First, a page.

“We can’t miss a beat just because two players are down,” Clement said. “It comes down to young guys being able to step up and rise to the occasion.”

Adams echoed that sentiment. Appearing in his first NFL game, the undrafted rookie out of Notre Dame pitched in six attempts for 30 yards.

“I just tried to take advantage of all the opportunities I got because you never know when it will be your last,” Adams said. “When I look at it, I’m going to want to see what I could’ve done better, but I’m excited to look at it.”

Yet it was Smallwood who turned out to be the unexpected star of the game. The third-year veteran has been lost in the shuffle going back to midway through last season, but led all Eagles backs with 91 total yards from scrimmage, including a 34-yard catch, and waltzed into the end zone for the winning four-yard touchdown.

Smallwood credited the play of the offensive line for his touchdown.

“I felt like that was almost one of the easiest touchdowns I’ve had,” Smallwood said. “(Eagles center Jason Kelce) and (left guard Stefan Wisniewski) worked up the double team, and I knew what was coming. We practiced that play all week.

“They blew those guys off the ball and I ran it in behind them.”

Smallwood’s tough running extended a number of plays and gained valuable extra yardage, though all three backs were physical. He suggested the group imposed its will on the Colts defense as the game went on.

“The coaches told us all week we’re going to run the ball, we’re going to make that a force, and I believe today everybody took it to (the Colts),” Smallwood said. “I believe that toward the end they kind of started wearing down against the run.”

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What's really going on with Michael Bennett and the Eagles?

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What's really going on with Michael Bennett and the Eagles?

A commentator’s seemingly innocuous remark about Michael Bennett’s role with the Eagles quietly became a subplot this week after the defensive end refused to speak to reporters.

Is the three-time Pro Bowl selection “none too happy” being a “backup” in Philadelphia, as NBC’s Cris Collinsworth indicated during the Eagles’ nationally televised opener? Only Bennett can say for sure, and he reportedly declined the opportunity when approached by team employees, while coaches denied knowledge of any issue when questioned.

But did Bennett’s actions betray the company line one week later when he appeared to take issue with being removed from a game? Good thing pictures are worth 1,000 words because the 10th-year veteran had nothing to add, essentially telling the media “no comment,” which naturally only adds to the mystery.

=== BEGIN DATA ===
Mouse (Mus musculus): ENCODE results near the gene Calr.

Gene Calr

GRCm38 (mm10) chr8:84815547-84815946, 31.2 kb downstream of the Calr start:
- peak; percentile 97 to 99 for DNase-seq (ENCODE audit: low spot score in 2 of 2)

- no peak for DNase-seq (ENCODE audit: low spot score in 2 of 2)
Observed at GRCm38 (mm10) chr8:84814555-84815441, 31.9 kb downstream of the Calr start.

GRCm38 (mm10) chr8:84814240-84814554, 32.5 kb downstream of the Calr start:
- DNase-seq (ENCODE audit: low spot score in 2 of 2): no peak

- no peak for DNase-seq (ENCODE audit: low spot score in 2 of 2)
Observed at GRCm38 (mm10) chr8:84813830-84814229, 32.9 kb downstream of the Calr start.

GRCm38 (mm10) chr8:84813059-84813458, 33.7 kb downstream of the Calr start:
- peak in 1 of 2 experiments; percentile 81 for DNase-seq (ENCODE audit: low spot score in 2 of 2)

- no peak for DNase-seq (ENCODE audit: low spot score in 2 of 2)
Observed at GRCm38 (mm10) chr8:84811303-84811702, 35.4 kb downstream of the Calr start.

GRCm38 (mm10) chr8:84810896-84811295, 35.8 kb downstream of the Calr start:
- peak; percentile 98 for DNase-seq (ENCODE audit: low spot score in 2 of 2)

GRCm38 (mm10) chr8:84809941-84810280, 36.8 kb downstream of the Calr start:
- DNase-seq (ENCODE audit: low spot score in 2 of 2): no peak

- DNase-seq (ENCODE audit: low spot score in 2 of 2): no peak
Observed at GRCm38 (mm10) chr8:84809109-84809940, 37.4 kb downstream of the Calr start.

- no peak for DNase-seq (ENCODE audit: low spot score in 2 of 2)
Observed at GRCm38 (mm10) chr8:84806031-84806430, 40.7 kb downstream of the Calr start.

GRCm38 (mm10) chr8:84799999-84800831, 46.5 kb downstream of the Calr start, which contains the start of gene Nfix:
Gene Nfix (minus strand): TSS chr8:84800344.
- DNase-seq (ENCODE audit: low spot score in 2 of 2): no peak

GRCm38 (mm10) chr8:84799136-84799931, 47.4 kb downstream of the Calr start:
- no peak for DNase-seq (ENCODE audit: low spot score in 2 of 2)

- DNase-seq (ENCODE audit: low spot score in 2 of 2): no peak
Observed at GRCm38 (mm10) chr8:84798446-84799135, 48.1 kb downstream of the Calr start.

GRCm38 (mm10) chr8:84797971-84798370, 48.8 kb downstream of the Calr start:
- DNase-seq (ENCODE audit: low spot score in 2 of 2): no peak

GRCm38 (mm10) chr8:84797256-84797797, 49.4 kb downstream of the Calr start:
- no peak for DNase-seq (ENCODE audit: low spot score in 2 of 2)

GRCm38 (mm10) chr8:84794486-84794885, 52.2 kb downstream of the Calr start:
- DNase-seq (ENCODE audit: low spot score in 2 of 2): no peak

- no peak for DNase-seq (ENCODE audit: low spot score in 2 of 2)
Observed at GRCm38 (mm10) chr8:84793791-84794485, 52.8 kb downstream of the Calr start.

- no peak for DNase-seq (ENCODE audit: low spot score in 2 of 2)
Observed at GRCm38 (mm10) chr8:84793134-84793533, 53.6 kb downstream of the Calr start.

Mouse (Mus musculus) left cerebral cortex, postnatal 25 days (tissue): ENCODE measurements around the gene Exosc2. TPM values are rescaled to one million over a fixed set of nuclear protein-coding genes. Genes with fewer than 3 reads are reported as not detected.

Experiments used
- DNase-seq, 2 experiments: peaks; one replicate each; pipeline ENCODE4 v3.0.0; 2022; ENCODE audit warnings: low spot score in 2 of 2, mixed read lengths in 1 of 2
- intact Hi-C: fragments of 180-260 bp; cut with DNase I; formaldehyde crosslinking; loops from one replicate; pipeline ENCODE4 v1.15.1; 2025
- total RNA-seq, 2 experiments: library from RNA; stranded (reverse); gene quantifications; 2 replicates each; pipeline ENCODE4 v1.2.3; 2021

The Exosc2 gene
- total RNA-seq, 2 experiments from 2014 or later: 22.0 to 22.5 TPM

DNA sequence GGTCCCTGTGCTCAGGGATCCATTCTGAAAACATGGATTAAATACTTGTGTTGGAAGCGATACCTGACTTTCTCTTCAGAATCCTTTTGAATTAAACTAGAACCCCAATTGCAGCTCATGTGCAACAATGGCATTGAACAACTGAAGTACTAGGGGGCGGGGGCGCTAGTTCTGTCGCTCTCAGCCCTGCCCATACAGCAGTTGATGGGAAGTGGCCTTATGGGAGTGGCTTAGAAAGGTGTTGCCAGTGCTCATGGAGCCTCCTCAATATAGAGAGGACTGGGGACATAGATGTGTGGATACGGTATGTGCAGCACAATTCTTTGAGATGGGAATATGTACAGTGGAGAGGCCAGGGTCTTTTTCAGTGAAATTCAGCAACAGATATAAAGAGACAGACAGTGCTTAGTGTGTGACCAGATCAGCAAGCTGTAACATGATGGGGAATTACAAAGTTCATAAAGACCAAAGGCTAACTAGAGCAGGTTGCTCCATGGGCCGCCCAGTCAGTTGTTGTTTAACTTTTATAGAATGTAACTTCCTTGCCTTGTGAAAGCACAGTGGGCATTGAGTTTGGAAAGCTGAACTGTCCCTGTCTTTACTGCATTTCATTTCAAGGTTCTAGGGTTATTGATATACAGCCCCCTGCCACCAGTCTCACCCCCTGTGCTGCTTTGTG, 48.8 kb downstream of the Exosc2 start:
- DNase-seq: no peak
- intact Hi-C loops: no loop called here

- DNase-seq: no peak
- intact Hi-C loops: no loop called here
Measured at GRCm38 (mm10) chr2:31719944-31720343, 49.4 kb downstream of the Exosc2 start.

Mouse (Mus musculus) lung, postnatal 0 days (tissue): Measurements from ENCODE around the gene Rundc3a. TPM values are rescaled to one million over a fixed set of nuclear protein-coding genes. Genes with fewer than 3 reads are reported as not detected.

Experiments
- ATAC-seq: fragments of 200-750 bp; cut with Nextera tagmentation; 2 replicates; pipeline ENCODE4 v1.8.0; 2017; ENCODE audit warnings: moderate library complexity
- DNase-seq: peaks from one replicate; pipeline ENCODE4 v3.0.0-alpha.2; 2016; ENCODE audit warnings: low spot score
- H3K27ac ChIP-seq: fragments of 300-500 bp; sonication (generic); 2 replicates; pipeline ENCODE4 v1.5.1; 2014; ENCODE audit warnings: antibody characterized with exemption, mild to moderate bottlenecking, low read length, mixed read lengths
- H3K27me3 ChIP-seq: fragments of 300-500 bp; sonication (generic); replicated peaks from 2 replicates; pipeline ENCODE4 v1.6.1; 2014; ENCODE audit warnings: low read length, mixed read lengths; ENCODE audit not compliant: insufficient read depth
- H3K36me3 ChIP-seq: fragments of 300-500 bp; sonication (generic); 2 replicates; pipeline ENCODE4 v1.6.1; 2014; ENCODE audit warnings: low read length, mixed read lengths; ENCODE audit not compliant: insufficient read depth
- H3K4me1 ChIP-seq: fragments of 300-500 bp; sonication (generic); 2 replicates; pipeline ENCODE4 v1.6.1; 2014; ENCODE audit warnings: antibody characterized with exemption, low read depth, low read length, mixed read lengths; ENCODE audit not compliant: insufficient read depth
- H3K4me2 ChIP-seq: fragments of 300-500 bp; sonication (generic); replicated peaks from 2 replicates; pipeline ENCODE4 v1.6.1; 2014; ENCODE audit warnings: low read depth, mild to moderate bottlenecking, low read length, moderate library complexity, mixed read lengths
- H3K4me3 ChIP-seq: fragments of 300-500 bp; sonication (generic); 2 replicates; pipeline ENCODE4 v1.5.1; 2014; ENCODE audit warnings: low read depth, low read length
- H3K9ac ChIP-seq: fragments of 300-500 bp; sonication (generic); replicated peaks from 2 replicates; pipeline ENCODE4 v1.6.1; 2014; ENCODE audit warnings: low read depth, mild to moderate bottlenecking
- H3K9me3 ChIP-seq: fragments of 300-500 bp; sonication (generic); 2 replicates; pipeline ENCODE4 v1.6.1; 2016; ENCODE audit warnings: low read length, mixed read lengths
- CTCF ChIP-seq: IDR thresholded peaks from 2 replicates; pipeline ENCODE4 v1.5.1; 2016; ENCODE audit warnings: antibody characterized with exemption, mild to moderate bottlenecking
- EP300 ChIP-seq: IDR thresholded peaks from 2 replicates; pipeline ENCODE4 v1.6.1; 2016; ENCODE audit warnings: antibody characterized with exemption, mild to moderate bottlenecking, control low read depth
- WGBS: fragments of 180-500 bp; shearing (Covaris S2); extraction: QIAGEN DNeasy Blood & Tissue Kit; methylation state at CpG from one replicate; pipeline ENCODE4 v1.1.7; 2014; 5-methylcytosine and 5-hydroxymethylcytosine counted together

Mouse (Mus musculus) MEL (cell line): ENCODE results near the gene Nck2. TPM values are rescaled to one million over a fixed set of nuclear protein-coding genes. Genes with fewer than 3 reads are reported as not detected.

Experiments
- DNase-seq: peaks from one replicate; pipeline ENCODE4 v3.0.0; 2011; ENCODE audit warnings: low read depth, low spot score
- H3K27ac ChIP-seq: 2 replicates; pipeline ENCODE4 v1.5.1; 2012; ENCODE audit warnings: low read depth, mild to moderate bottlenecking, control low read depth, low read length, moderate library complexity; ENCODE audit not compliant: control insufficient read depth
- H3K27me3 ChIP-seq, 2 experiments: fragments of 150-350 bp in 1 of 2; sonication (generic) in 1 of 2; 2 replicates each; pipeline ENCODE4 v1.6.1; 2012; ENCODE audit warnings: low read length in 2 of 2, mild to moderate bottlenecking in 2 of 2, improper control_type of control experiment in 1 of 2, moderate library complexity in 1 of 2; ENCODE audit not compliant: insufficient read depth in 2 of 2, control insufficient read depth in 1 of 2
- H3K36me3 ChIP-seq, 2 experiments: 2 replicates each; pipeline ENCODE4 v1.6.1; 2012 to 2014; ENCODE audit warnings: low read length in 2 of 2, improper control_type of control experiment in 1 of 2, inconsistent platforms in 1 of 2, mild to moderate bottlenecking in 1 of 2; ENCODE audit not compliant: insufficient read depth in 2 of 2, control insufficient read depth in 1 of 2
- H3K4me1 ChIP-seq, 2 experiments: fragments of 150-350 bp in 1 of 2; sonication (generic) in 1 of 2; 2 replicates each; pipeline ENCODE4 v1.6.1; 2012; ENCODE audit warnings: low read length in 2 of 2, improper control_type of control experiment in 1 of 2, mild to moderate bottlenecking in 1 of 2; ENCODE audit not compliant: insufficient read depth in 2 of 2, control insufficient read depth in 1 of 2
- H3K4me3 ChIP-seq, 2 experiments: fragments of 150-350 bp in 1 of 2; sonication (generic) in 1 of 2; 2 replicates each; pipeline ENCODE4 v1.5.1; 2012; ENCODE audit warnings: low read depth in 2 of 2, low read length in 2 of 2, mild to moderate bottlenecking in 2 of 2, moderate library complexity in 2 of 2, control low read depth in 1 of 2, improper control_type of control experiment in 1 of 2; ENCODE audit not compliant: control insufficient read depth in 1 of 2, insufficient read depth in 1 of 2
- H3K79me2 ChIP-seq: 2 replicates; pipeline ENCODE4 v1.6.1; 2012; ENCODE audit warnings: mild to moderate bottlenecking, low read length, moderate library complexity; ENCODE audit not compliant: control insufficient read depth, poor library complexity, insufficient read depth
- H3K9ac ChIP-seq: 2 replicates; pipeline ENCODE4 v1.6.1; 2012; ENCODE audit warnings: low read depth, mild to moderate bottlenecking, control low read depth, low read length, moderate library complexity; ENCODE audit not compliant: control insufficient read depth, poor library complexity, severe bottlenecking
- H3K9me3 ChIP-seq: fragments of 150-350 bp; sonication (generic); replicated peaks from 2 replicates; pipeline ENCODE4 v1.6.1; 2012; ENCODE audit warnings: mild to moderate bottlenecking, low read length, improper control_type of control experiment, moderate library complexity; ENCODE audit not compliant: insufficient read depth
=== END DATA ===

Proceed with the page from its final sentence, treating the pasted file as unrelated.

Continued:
So what are we to believe exactly?

For starters — see what we did there, Michael? — let’s revisit March after Bennett was traded to the Eagles from the Seahawks.

“I think a great defensive line is about the rotation,” Bennett said.

“I’m comfortable with taking less plays, man.

“Just taking snaps off, being able to have a [longer] career, it’s something that every player wishes and dreams about. And this organization, when you think about play snaps and counts and keeping guys fresh for the moments that count.

“Because at the end of the day, it’s not about September or October or November; it’s about January and February.”

Bennett understood the situation he was walking into and not only seemed OK but also enthusiastic. As recently as training camp, there was no sign of distress.

“Obviously I care [about starting]," Bennett said to “But at the same time, I am not going to make it the most important thing to me. The most important thing for me is just getting in the game and playing as high as I can.”

Still fine. From July to September, with only two games in the books, how did we get to “none too happy?”

It’s entirely plausible Collinsworth’s anecdote was blown out of proportion. Bennett averaged eight sacks per season over the previous six. Yeah, the guy wants to play, and rightfully believes he should. Doesn’t necessarily mean he’s requesting a trade, either. Perhaps this is considered the coloring aspect of the color commentator job.

Furthermore, Bennett’s refusal to speak to the media may be the result of people twisting his words, not to hide his discontent. Wouldn’t be the first time somebody played that card in Philadelphia.

The controversy's very premise has flaws. While Bennett happened to finish fourth in snaps among Eagles ends against the Buccaneers in Week 2, he was just one snap behind Brandon Graham for most in the opener — hardly reason to complain.

And Bennett’s interaction with a coach on the sideline last week — does anybody have a transcript? Otherwise, we might not want to put words in another person's mouth.

Then again, maybe Bennett was pissed. He played the fewest snaps of Eagles defensive ends against the Bucs, yet led the group in quarterback hits and matched Derek Barnett with a tackle for loss.

All of which suggests if there is anything to these rumors, maybe the best answer is simultaneously the easiest — the Eagles need to put Bennett on the field more.